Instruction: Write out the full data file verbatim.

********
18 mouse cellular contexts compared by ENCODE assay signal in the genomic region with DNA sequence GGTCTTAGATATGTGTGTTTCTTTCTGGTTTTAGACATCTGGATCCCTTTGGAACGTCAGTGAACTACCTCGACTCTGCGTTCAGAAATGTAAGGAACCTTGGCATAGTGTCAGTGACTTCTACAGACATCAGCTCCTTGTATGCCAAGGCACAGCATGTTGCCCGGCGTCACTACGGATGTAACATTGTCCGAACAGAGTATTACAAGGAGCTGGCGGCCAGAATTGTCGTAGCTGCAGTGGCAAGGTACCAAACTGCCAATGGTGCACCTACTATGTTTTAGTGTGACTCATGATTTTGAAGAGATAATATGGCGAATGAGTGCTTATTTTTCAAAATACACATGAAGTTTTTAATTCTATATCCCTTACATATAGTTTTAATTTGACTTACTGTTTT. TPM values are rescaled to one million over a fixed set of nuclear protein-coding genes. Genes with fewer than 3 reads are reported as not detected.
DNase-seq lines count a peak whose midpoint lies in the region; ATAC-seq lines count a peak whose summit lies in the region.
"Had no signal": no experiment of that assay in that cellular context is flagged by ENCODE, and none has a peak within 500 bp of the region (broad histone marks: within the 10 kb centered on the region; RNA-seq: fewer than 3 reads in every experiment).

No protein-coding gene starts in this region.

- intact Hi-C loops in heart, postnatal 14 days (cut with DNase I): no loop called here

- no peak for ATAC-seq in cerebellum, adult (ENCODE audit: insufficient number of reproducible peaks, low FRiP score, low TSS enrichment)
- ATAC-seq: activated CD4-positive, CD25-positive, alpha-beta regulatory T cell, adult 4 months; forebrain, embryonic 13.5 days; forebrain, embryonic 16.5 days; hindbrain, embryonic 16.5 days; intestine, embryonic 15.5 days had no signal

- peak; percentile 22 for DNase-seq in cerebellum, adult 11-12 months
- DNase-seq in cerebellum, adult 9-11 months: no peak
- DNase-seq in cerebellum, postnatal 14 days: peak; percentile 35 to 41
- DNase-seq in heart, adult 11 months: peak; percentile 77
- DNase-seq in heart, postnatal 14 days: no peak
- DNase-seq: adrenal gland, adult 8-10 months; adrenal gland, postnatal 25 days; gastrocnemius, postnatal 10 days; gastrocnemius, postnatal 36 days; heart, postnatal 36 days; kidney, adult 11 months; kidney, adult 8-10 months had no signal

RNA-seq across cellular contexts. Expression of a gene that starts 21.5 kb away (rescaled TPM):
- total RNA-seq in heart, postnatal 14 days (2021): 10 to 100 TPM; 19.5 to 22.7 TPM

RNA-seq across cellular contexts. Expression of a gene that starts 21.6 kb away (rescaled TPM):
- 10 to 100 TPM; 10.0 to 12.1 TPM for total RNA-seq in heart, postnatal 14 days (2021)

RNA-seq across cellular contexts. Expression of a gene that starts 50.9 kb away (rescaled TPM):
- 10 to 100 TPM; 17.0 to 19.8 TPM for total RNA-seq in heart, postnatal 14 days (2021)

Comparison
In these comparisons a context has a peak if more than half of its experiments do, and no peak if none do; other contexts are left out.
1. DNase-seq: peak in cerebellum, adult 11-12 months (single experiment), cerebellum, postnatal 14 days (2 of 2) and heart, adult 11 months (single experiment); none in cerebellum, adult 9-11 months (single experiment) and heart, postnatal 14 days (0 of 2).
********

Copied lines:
18 mouse cellular contexts compared by ENCODE assay signal in the genomic region with DNA sequence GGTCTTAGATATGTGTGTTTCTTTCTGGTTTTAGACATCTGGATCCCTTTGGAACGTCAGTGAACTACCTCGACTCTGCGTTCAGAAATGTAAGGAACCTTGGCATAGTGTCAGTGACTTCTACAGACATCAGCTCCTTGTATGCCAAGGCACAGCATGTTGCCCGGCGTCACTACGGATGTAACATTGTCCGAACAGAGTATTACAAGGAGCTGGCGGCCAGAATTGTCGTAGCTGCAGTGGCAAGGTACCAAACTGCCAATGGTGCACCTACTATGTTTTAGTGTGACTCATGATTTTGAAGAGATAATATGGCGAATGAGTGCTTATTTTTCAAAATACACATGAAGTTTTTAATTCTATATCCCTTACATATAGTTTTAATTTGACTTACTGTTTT. TPM values are rescaled to one million over a fixed set of nuclear protein-coding genes. Genes with fewer than 3 reads are reported as not detected.
DNase-seq lines count a peak whose midpoint lies in the region; ATAC-seq lines count a peak whose summit lies in the region.
"Had no signal": no experiment of that assay in that cellular context is flagged by ENCODE, and none has a peak within 500 bp of the region (broad histone marks: within the 10 kb centered on the region; RNA-seq: fewer than 3 reads in every experiment).

No protein-coding gene starts in this region.

- intact Hi-C loops in heart, postnatal 14 days (cut with DNase I): no loop called here

- no peak for ATAC-seq in cerebellum, adult (ENCODE audit: insufficient number of reproducible peaks, low FRiP score, low TSS enrichment)
- ATAC-seq: activated CD4-positive, CD25-positive, alpha-beta regulatory T cell, adult 4 months; forebrain, embryonic 13.5 days; forebrain, embryonic 16.5 days; hindbrain, embryonic 16.5 days; intestine, embryonic 15.5 days had no signal

- peak; percentile 22 for DNase-seq in cerebellum, adult 11-12 months
- DNase-seq in cerebellum, adult 9-11 months: no peak
- DNase-seq in cerebellum, postnatal 14 days: peak; percentile 35 to 41
- DNase-seq in heart, adult 11 months: peak; percentile 77
- DNase-seq in heart, postnatal 14 days: no peak
- DNase-seq: adrenal gland, adult 8-10 months; adrenal gland, postnatal 25 days; gastrocnemius, postnatal 10 days; gastrocnemius, postnatal 36 days; heart, postnatal 36 days; kidney, adult 11 months; kidney, adult 8-10 months had no signal

RNA-seq across cellular contexts. Expression of a gene that starts 21.5 kb away (rescaled TPM):
- total RNA-seq in heart, postnatal 14 days (2021): 10 to 100 TPM; 19.5 to 22.7 TPM

RNA-seq across cellular contexts. Expression of a gene that starts 21.6 kb away (rescaled TPM):
- 10 to 100 TPM; 10.0 to 12.1 TPM for total RNA-seq in heart, postnatal 14 days (2021)

RNA-seq across cellular contexts. Expression of a gene that starts 50.9 kb away (rescaled TPM):
- 10 to 100 TPM; 17.0 to 19.8 TPM for total RNA-seq in heart, postnatal 14 days (2021)

Comparison
In these comparisons a context has a peak if more than half of its experiments do, and no peak if none do; other contexts are left out.
1. DNase-seq: peak in cerebellum, adult 11-12 months (single experiment), cerebellum, postnatal 14 days (2 of 2) and heart, adult 11 months (single experiment); none in cerebellum, adult 9-11 months (single experiment) and heart, postnatal 14 days (0 of 2).